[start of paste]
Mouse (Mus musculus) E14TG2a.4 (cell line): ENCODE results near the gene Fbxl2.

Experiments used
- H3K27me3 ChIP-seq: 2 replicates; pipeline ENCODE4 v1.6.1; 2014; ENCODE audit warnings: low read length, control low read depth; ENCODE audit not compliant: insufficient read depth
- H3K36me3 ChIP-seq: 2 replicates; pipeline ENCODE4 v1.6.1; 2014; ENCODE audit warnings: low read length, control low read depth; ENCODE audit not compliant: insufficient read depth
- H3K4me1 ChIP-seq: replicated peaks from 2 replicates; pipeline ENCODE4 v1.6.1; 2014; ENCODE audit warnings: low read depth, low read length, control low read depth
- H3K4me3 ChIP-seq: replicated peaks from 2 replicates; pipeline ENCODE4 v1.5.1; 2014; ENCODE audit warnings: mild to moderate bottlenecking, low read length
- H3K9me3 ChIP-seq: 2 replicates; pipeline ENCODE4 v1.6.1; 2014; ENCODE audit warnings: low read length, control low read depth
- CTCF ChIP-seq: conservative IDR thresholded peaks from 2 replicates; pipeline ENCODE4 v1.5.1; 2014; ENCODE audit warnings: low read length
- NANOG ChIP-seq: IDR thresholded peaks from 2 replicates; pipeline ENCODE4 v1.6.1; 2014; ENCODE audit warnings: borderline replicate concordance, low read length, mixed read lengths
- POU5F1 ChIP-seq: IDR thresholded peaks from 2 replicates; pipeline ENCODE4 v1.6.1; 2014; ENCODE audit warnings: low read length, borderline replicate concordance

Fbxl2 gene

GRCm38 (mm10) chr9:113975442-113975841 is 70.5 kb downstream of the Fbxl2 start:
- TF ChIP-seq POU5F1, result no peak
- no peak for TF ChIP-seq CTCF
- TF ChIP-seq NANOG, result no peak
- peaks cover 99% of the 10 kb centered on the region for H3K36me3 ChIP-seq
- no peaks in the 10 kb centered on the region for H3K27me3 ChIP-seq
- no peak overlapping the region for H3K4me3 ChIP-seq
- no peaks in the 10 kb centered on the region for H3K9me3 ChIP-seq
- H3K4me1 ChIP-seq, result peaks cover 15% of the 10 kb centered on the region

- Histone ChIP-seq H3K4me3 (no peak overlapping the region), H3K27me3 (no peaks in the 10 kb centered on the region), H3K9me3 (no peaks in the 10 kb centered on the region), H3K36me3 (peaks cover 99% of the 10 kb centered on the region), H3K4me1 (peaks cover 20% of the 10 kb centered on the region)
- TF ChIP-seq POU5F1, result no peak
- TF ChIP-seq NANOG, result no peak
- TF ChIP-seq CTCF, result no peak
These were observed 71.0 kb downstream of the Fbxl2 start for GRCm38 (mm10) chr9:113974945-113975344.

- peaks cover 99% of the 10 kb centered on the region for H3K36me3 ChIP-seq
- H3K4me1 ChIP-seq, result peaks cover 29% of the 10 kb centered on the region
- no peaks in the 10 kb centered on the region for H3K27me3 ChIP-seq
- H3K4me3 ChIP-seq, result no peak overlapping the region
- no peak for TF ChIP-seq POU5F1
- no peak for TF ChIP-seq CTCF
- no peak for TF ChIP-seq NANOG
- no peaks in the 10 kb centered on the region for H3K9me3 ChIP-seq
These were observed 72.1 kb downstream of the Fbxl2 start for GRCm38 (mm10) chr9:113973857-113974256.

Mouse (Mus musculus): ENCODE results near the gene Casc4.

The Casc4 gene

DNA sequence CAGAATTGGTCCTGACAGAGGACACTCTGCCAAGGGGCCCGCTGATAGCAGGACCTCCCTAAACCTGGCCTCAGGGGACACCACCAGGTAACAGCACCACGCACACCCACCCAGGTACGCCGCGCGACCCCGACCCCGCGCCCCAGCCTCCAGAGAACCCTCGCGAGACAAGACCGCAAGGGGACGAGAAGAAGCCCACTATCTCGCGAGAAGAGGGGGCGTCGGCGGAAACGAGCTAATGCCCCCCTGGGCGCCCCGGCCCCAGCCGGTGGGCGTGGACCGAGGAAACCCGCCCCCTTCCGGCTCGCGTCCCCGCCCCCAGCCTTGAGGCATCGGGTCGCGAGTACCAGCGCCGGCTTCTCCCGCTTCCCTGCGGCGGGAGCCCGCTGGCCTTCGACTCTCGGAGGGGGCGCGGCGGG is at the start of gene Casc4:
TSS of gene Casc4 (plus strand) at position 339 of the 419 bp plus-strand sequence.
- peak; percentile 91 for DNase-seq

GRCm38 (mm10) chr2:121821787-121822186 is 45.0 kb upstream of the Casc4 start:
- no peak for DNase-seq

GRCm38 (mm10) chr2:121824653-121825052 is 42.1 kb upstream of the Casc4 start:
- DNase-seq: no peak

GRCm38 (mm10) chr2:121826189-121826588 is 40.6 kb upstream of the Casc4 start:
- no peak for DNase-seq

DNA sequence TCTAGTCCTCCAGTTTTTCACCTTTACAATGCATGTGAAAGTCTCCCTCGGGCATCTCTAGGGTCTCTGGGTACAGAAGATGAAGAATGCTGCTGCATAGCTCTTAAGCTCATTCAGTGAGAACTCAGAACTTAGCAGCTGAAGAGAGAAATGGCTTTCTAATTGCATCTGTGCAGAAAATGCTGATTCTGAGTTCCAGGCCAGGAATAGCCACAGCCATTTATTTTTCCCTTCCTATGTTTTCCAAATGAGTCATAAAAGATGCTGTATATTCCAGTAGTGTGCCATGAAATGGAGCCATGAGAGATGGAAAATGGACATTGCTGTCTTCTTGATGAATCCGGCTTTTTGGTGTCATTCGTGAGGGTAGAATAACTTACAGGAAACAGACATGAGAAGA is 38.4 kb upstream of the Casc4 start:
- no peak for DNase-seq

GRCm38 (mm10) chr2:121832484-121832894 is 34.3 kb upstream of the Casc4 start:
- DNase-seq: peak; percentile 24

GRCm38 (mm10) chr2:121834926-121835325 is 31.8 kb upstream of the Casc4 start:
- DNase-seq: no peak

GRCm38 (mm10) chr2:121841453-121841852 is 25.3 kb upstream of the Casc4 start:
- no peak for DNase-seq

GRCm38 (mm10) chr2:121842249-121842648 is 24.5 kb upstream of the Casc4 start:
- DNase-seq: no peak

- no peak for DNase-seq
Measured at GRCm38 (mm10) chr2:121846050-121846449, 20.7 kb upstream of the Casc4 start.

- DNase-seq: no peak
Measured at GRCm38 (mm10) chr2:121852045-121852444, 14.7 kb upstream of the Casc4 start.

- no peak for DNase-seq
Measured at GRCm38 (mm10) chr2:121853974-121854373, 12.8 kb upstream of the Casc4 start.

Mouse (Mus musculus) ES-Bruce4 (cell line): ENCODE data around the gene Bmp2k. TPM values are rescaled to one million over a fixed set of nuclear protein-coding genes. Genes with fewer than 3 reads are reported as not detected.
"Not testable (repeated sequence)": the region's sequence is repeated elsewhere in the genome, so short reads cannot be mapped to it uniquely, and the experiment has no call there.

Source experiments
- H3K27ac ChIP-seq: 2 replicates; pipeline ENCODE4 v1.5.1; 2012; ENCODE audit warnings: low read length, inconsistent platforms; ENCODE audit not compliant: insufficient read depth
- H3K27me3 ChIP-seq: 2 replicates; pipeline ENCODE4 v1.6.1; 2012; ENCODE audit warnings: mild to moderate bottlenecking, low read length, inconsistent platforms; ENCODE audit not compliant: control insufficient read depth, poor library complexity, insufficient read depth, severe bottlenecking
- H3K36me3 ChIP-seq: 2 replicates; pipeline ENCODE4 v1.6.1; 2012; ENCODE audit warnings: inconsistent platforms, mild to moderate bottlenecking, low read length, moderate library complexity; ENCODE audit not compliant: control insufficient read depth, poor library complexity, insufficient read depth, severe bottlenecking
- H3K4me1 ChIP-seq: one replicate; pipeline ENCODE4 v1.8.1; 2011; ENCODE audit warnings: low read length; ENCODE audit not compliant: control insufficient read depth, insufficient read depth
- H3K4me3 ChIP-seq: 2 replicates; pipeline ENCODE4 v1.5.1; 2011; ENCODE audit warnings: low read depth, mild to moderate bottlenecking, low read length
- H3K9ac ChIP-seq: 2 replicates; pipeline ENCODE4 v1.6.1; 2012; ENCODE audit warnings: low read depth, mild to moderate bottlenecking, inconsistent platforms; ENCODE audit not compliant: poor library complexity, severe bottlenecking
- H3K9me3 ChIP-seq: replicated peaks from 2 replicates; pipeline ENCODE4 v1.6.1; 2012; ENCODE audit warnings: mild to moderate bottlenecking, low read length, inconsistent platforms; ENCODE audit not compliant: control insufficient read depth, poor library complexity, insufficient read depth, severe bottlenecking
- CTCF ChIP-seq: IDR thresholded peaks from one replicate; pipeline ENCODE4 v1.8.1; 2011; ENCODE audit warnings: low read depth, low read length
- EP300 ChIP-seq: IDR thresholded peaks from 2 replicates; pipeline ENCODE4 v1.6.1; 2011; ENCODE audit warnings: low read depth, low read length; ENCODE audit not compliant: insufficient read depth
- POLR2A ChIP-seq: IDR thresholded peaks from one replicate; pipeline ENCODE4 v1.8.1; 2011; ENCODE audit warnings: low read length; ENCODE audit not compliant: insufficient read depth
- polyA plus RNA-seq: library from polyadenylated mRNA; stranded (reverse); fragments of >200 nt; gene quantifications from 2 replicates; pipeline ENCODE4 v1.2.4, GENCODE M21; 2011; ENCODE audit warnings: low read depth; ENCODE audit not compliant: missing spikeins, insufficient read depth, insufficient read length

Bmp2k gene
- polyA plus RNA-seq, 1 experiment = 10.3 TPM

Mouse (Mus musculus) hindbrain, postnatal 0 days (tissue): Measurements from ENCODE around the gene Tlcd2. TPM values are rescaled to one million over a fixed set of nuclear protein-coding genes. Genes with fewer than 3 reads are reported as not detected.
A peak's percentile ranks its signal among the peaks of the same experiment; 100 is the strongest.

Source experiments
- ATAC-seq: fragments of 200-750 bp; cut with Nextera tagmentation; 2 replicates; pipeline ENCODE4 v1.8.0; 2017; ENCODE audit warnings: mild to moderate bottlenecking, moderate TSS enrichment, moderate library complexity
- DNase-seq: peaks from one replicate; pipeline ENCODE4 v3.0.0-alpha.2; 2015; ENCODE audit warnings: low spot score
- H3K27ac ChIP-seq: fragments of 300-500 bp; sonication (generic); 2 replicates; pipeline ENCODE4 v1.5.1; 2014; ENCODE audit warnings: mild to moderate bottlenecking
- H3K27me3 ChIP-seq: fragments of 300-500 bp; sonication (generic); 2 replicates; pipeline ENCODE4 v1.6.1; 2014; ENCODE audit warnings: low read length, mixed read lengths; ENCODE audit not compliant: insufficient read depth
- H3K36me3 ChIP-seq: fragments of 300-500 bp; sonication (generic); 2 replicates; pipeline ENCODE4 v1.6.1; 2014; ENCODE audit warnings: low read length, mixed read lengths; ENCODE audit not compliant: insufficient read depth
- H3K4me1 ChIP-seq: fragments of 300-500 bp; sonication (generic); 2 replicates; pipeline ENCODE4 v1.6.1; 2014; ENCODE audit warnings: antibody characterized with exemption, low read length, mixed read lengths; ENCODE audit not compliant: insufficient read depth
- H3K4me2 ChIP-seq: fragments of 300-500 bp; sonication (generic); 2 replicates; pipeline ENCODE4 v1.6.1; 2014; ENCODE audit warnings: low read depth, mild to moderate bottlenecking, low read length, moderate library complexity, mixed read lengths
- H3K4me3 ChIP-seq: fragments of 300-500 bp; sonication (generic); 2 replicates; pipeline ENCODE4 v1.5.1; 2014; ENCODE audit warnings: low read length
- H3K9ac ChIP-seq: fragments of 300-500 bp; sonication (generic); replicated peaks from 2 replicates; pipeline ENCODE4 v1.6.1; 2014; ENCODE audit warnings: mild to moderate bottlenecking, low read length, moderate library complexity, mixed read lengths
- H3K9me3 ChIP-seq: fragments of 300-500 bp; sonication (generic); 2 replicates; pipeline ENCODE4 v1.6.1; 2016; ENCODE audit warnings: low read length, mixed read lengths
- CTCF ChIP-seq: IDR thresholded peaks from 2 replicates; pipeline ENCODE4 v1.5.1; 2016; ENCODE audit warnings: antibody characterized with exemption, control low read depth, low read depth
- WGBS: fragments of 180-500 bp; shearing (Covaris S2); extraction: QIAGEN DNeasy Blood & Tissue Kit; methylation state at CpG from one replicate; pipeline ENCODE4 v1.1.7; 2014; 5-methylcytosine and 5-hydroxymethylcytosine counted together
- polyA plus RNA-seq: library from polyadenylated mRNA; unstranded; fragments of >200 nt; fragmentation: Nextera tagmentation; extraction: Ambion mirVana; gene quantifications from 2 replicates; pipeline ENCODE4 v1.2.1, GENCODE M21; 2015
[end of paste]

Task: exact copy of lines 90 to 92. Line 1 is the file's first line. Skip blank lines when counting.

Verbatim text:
- H3K9me3 ChIP-seq: fragments of 300-500 bp; sonication (generic); 2 replicates; pipeline ENCODE4 v1.6.1; 2016; ENCODE audit warnings: low read length, mixed read lengths
- CTCF ChIP-seq: IDR thresholded peaks from 2 replicates; pipeline ENCODE4 v1.5.1; 2016; ENCODE audit warnings: antibody characterized with exemption, control low read depth, low read depth
- WGBS: fragments of 180-500 bp; shearing (Covaris S2); extraction: QIAGEN DNeasy Blood & Tissue Kit; methylation state at CpG from one replicate; pipeline ENCODE4 v1.1.7; 2014; 5-methylcytosine and 5-hydroxymethylcytosine counted together